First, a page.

An Enlightening Protein

A fly glowing green. A fruit fly expressing GFP. Credit: Jay Hirsh, University of Virginia.

During the holiday season, twinkling lights are a common sight. But no matter what time of the year, you can see colorful glows in many biology labs. Scientists have enabled many organisms to light up in the dark—from cells to fruit flies and Mexican salamanders. These glowing organisms help researchers better understand basic cell processes because their DNA has been edited to express molecules such as green fluorescent protein.

Illuminating Cell Processes

An oval fin where the top two-thirds are red with small purple spots and the bottom third is light blue with small green spots. A zebrafish fin with GFP glowing (green dots) where gene sox9b is expressed. This gene plays an important role in the development of the heart, brain, and skeleton. Credit: Jessica Plavicki, University of Wisconsin, Madison.

GFP is a natural protein that scientists discovered in the North American jellyfish Aequorea victoria. The protein glows green when exposed to ultraviolet light, which is a part of sunlight that’s invisible to humans. Scientists don’t know why these jellyfish evolved their glow, but one hypothesis is that it helps them ward off predators. Researchers have transferred the gene that carries the instructions for GFP into zebrafish, fruit flies, rabbits, mice, human cells in a lab dish, and more. GFP acts as a glowing “tag” on a protein being studied, letting researchers track the protein’s activity, which would be very difficult otherwise.

Because proteins are produced only when genes are turned on by a stimulus in the cell, GFP can show whether a gene is being expressed in different parts of an organism. Researchers have used GFP to study topics such as the behavior of specific sets of cells during embryonic development, the spread of cancer cells, the progression of HIV infections, and the construction of insulin-producing cells.

Nobel Recognition

In 2008, NIGMS-supported researchers Martin Chalfie, Ph.D., Osamu Shimomura, Ph.D., and Roger Tsien, Ph.D., received the prestigious Nobel Prize in chemistry for their discovery and development of GFP. Dr. Shimomura first extracted the glowing protein from jellyfish in the 1960s. In the early 1990s, Dr. Chalfie isolated the gene that carries the instructions for GFP and transferred it into research organisms.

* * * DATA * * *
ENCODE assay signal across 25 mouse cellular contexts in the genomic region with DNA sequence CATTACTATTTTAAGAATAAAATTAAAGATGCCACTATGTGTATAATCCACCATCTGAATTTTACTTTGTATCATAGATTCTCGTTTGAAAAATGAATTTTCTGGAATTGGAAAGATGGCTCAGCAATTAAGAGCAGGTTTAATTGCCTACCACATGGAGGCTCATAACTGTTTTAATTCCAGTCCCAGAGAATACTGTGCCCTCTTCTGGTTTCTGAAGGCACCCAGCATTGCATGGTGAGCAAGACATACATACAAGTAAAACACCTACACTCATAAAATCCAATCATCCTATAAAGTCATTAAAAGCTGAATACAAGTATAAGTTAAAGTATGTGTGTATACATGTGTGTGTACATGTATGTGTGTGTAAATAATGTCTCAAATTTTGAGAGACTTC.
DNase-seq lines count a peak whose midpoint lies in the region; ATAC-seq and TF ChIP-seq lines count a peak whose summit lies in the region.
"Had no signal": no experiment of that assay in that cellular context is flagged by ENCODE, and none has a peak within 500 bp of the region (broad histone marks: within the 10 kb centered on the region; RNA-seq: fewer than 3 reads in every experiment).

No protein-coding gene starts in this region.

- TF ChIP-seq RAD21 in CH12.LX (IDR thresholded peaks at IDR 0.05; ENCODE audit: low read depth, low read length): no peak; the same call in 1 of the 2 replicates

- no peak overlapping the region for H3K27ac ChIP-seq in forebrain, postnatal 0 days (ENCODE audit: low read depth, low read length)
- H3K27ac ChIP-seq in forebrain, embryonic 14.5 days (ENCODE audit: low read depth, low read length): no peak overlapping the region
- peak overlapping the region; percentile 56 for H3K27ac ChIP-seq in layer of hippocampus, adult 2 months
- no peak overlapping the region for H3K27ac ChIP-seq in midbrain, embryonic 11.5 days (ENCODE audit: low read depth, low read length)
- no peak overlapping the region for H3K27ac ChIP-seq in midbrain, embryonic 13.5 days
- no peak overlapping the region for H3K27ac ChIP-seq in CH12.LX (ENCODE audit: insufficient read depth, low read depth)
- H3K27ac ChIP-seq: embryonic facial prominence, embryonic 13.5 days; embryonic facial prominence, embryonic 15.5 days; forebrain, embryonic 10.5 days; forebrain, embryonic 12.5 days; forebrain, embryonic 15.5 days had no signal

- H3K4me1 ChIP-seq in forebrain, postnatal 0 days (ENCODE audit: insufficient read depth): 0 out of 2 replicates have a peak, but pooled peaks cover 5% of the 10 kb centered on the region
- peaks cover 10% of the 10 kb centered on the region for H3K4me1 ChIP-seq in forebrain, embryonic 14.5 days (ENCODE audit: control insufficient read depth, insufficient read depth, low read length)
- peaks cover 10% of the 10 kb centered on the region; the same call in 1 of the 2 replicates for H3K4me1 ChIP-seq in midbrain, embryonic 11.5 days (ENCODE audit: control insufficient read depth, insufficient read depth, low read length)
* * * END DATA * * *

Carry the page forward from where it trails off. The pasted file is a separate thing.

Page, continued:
In subsequent years, Dr. Tsien identified the structure within GFP that produced green fluorescence and created a synthetic palette of colors that glowed longer and brighter and allowed researchers to study many different molecules at the same time.

Rainbow Glow

Seven bloblike structures arranged in a circle, each a different color: green, yellow, orange, red, blue, turquoise, and cerulean. Each also contains a glowing spot. A handful of the GFP-like fluorescent proteins that researchers have developed. CC-BY-4.0.

Today, a full rainbow of proteins that are based on GFP’s structure and work similarly are available thanks to the findings of Dr. Tsien and other researchers. In addition, many fluorescent proteins besides GFP exist in nature and enable more than a hundred organisms besides Aequorea victoria to glow in a range of colors. However, these proteins often require additional chemicals, enzymes, or other substances to glow, whereas GFP does not, so GFP and proteins based on it are simpler to use. GFP and its derivatives have the additional advantage of binding to a protein at a single location so that they don’t distort it and potentially affect its function. NIGMS-funded researchers are currently using GFP and other fluorescent proteins to study a wide range of topics, from cell development to regeneration and the effects of burns on nerves and muscles.

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